Advanced analytics in hospitality

Here is an excerpt from an article written by Dilip Bhattacharjee, Jules Seeley, and Nathan Seitzman the McKinsey Quarterly‘s editors, published by McKinsey & Company. To read the complete article, check out others, learn more about the firm, and sign up for email alerts, please click here.

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Digital technologies are creating value and rearranging roles in the travel industry. Here’s how industry leaders are profiting from the change.

Over the past 20 years, advances in digital technologies have driven numerous innovations and disruptions in the travel industry. These technologies and the companies that offer them have rearranged the industry, leaving some players behind—travel agents, for example—while introducing more complexity into the value chain between travelers and destinations.

More recently, mobile technologies have taken center stage as consumer behavior shifts with astonishing speed toward researching and booking travel through smartphones. Since October 2015, US consumers who book travel online have consistently spent more time engaging with travel content on their mobile devices than on their desktops, according to an Expedia Media Solutions/comScore study.

Creating opportunity from data: How the hospitality sector can use artificial intelligence

Digital technologies produce a tremendous amount of data for travel companies. For example, Aviation Week recently reported that Pratt & Whitney’s geared turbo-fan engine contains 5,000 sensors that collectively generate up to 10 gigabytes of data per second. This means a single engine could produce more than 400 terabytes of data during one 12-hour flight, and the aerospace industry alone might soon generate more data than the entire consumer Internet.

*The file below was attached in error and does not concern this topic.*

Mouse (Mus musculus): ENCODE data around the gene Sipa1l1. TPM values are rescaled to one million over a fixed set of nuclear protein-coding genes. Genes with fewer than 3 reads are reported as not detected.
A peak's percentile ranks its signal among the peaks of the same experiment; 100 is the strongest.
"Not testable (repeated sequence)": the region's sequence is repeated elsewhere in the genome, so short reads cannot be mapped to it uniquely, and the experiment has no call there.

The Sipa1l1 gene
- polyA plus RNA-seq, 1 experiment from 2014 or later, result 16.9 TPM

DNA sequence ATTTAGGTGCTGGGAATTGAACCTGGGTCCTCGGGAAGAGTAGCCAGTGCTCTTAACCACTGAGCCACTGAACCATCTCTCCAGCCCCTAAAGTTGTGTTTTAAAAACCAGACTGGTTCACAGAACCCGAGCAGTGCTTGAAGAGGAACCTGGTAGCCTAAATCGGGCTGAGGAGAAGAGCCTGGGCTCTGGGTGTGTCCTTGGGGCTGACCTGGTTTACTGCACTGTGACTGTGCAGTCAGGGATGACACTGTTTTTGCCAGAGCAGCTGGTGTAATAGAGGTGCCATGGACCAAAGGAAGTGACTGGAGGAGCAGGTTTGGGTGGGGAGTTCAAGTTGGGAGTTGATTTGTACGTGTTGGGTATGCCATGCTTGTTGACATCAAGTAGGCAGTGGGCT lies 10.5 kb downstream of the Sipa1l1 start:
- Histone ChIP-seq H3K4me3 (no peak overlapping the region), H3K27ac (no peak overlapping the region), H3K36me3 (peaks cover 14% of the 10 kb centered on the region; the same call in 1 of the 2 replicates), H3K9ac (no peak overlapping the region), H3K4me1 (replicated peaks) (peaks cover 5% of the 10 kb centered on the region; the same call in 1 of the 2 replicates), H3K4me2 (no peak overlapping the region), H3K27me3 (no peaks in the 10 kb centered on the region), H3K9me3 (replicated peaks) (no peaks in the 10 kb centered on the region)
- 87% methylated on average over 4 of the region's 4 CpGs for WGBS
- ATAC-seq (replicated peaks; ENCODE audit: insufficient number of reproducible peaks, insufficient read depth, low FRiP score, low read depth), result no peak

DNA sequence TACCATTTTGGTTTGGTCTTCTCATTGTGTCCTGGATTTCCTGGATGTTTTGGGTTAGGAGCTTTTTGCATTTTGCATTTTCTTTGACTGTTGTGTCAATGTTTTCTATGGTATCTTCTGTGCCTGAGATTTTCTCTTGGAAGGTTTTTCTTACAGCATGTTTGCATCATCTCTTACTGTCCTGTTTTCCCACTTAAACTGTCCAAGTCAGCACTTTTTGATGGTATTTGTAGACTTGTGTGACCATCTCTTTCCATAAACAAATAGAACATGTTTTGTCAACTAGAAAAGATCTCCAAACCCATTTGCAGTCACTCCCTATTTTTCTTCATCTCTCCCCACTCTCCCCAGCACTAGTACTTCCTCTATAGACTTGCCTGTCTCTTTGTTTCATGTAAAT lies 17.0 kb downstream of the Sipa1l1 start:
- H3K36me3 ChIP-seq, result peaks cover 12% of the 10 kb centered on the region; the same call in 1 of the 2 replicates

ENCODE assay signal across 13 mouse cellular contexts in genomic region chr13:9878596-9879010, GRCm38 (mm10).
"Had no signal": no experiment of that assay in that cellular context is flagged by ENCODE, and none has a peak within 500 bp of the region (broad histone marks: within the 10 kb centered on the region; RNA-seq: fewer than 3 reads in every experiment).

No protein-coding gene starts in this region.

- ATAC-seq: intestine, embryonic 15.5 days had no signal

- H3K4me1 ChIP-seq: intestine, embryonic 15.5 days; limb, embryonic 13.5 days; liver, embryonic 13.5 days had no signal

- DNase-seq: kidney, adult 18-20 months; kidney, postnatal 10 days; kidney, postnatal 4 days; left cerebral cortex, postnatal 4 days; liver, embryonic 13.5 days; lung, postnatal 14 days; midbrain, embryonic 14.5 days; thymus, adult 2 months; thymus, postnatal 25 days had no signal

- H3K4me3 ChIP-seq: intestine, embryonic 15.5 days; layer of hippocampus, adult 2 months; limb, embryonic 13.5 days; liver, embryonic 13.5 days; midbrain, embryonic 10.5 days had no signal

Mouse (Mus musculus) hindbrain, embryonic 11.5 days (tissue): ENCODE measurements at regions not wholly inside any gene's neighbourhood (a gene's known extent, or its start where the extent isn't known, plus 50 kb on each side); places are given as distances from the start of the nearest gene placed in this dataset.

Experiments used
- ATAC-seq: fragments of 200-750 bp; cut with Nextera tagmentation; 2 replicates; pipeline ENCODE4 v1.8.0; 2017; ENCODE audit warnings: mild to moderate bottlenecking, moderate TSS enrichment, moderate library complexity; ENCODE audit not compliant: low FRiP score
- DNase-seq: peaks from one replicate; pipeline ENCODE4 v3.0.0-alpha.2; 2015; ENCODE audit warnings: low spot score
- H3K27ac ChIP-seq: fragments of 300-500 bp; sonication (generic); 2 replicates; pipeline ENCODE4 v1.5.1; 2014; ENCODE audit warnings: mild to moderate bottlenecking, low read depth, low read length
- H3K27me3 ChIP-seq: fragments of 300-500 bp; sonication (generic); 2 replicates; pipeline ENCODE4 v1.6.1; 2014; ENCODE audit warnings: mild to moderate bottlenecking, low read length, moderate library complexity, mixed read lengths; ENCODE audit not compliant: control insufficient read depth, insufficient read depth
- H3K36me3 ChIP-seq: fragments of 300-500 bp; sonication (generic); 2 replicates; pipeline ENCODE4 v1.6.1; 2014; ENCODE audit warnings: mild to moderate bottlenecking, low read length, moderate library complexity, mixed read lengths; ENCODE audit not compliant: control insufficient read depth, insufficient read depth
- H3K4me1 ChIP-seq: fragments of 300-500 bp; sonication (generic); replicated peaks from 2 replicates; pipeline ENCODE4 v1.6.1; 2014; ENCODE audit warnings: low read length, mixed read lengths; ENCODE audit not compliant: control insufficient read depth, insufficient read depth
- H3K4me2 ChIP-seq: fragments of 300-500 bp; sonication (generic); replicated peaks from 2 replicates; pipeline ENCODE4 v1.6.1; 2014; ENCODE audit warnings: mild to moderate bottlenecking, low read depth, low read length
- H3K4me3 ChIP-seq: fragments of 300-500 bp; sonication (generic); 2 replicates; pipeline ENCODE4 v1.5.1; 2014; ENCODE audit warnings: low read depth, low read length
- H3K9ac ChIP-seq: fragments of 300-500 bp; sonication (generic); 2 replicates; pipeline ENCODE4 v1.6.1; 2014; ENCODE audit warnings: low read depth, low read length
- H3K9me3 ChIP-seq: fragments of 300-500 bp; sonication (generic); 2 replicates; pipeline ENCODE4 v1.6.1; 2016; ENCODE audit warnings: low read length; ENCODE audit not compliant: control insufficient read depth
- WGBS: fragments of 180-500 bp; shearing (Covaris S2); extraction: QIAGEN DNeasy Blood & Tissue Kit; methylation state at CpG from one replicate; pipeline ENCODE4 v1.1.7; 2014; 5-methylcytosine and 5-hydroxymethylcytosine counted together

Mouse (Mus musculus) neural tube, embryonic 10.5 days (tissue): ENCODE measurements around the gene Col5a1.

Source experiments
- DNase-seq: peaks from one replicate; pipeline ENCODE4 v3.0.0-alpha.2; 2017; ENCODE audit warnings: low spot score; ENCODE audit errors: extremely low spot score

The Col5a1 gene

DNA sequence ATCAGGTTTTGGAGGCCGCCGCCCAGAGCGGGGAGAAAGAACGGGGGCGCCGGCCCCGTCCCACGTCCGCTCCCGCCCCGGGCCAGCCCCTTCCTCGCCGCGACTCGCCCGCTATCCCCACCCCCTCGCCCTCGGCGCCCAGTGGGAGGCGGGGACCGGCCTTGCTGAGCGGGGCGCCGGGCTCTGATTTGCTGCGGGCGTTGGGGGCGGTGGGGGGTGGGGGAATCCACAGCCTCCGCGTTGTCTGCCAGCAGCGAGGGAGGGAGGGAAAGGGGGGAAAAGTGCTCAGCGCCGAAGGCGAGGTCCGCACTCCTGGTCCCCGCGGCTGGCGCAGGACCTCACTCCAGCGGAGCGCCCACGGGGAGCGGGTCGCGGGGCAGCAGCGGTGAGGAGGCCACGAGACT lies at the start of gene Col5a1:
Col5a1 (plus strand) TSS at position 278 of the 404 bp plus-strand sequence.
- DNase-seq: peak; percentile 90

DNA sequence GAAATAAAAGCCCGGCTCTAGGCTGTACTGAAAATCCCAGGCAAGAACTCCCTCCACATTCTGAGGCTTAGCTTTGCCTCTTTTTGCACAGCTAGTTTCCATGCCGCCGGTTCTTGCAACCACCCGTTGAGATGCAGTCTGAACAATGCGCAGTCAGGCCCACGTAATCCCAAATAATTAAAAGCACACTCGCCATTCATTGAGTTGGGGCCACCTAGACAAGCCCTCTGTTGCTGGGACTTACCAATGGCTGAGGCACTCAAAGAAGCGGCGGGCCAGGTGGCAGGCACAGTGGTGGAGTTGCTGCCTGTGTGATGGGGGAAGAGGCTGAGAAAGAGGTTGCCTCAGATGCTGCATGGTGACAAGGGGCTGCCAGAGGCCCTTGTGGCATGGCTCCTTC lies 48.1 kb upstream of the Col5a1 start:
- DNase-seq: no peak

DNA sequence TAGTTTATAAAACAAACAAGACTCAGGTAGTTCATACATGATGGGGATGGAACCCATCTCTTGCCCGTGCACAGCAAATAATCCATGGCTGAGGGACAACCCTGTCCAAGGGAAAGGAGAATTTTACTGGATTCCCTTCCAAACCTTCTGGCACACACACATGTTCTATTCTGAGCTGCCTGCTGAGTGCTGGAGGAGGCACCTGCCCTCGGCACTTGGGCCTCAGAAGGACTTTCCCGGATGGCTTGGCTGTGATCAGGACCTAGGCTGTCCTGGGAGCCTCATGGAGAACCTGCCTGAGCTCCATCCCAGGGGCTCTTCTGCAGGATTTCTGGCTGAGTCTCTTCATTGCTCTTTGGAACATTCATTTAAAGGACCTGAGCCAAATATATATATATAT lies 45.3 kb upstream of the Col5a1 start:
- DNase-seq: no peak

Many travel companies are still in the early stages of developing the advanced analytics capabilities necessary to capture the full potential of this data. One of the biggest opportunities under the analytics umbrella is artificial intelligence (AI), which carries important potential benefits for every sector of the travel and transportation industry.

As rapid progress continues in AI-enabling technologies like machine learning, natural language processing, and video recognition, we expect that artificial intelligence capabilities will soon reach the point where many travel companies are able to generate significant value by applying artificial intelligence at scale to their day-to-day operations. Some hospitality companies have already begun to deploy artificial intelligence in pilot projects. This experimentation and rapid prototyping are likely to continue as new techniques and technologies mature.

While it is still unclear how AI-related technologies and advanced analytics will change the hospitality sector, a number of distinct opportunities are starting to emerge.

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Here is a direct link to the complete article.

Dilip Bhattacharjee is a partner in McKinsey’s Chicago office, Jules Seeley is a senior partner in the Boston office, and Nathan Seitzman is a consultant in the Dallas office.


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